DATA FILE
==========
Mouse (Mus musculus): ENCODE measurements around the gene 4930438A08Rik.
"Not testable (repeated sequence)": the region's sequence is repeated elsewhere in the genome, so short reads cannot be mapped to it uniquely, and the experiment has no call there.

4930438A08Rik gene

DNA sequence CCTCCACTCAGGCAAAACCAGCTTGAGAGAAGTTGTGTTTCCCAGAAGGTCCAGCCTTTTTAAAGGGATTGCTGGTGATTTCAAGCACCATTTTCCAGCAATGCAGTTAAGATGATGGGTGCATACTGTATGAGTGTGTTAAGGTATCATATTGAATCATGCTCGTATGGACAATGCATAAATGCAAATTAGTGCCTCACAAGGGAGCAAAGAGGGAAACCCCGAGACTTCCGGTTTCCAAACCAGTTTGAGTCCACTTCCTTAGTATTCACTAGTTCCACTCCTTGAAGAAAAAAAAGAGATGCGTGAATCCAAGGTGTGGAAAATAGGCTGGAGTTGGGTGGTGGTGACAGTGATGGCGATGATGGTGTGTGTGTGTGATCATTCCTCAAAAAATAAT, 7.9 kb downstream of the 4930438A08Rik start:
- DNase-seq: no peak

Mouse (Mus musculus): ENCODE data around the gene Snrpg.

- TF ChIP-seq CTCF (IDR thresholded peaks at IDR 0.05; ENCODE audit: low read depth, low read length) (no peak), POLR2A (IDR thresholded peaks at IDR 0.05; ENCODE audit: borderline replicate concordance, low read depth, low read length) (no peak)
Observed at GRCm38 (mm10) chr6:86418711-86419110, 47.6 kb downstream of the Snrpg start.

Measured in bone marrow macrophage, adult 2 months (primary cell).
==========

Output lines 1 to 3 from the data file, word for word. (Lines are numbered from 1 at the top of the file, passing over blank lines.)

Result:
Mouse (Mus musculus): ENCODE measurements around the gene 4930438A08Rik.
"Not testable (repeated sequence)": the region's sequence is repeated elsewhere in the genome, so short reads cannot be mapped to it uniquely, and the experiment has no call there.

4930438A08Rik gene